Dizzy Dean was one of the most colorful figures in the history of the game. He made his mark with the St. Louis Cardinals as part of the Gas House Gang from 1932 to 1937, when he won 134 games. 1934 was his best season, winning 30 games and leading the league in strikeouts on his way to an MVP Award. The Cardinals, led by Dean’s two victories, captured the World Series title that year. Dean’s career was impacted by hurting his arm in 1937, as a result of altering his pitching mechanics following a broken toe injury. Despite his shortened career, he was elected to the Baseball Hall of Fame in 1953. After his playing career, he became a popular radio and TV broadcaster. Dean’s brother, Paul, also pitched for the Cardinals, winning 19 games in each of the 1934 and 1935 seasons. For those years, they formed one of the best brother-teammates combos in the history of the game. In a game against the Brooklyn Dodgers on September 21, 1934, Dizzy pitched a no-hitter in the first game of a doubleheader, while Paul hurled a one-hitter in the second game.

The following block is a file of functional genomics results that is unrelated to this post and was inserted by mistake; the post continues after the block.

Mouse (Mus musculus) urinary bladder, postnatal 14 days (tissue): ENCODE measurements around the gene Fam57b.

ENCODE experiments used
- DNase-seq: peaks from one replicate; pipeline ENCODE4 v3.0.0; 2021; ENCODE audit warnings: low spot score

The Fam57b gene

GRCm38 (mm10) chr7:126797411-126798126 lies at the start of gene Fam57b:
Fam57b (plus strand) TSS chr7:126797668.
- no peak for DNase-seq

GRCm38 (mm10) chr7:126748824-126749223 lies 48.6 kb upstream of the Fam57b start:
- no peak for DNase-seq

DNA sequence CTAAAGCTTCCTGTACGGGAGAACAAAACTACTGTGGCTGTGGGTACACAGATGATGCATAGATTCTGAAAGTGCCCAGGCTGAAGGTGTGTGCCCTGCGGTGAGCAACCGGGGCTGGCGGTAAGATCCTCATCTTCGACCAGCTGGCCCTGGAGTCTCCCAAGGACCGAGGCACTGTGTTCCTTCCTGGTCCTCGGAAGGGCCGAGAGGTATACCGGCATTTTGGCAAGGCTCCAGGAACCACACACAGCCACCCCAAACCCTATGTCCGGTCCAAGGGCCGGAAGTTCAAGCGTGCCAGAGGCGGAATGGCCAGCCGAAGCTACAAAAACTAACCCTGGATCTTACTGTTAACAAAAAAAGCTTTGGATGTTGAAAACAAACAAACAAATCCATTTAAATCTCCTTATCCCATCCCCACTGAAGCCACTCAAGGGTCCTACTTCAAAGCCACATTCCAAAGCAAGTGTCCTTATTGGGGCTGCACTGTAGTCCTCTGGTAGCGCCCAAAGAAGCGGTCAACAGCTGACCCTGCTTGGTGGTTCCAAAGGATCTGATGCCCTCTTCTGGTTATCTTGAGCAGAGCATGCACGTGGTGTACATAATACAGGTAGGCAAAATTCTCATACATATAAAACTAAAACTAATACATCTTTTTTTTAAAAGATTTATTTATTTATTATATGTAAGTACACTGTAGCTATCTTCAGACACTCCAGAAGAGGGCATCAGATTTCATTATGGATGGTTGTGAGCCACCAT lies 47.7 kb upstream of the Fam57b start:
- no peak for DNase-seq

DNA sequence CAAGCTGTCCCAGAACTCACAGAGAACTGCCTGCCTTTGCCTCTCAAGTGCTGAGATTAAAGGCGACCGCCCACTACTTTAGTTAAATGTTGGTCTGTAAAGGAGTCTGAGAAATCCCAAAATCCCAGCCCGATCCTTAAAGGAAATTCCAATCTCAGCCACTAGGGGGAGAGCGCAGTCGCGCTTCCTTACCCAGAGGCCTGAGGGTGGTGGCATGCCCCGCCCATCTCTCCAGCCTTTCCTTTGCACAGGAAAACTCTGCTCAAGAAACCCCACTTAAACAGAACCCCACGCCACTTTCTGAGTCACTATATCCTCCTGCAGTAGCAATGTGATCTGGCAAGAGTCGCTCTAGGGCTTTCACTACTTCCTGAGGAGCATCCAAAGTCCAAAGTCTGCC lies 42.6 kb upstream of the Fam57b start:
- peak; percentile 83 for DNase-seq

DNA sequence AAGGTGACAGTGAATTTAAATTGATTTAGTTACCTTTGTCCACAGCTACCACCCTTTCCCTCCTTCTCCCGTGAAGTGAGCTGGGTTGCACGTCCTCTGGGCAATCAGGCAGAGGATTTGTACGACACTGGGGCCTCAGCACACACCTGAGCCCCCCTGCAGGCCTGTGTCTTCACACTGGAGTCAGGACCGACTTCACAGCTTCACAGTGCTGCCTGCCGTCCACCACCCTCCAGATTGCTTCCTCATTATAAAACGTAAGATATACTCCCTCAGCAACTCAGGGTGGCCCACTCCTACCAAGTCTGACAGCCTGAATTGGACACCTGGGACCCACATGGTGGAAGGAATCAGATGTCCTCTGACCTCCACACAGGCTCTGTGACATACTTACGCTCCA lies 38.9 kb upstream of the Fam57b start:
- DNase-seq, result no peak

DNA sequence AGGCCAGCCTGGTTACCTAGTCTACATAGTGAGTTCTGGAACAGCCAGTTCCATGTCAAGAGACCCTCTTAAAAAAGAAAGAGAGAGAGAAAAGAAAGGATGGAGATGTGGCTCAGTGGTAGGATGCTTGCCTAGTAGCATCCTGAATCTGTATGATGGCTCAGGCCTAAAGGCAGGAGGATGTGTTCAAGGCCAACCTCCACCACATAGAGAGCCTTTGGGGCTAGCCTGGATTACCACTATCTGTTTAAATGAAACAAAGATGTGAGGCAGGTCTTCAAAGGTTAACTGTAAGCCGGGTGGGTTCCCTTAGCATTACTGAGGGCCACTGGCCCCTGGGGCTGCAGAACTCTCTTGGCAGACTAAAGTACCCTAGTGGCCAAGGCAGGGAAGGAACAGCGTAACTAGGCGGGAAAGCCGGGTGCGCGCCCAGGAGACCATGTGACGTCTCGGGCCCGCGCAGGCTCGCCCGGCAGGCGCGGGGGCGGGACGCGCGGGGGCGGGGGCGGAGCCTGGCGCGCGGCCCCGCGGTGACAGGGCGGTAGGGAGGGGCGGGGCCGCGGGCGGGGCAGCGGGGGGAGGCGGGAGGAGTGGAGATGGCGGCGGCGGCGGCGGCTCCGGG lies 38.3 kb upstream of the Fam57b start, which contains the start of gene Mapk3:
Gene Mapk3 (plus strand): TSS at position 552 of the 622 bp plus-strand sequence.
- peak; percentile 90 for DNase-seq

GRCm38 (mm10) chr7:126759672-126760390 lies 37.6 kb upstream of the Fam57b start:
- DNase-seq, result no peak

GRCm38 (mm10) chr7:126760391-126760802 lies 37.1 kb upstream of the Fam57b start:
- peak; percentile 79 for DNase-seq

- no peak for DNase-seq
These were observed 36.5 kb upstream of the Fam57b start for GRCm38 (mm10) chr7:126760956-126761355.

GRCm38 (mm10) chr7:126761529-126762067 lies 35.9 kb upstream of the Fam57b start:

Fast forwarding to more recent times, below are some highlights of baseball relatives in the Cardinals organization during 2016.
Matt Carpenter completed his sixth season with the Cardinals in 2016, which included his third all-star selection. 2013 has been his best season to date, as he compiled a .319 batting average and led the National League in hits and runs. Matt’s brother, Tyler, was a catcher in the Mets farm system during 2011 and 212.
Greg Garcia, a Cardinals infielder, had the best season of his three-year career on 2016. He had been a 10th-round pick of the Cardinals in the 2010 MLB Draft. His brother, Drew, spent eight minor-league seasons in the Chicago White Sox and Colorado Rockies organizations. Greg’s grandfather, Dave, was a major-league manager from 1977 to 1982 in the California Angels and Cleveland Indians organizations. Dave played third base in the minors from 1939 to 1957, followed by stints as a minor-league manager and a major-league coach.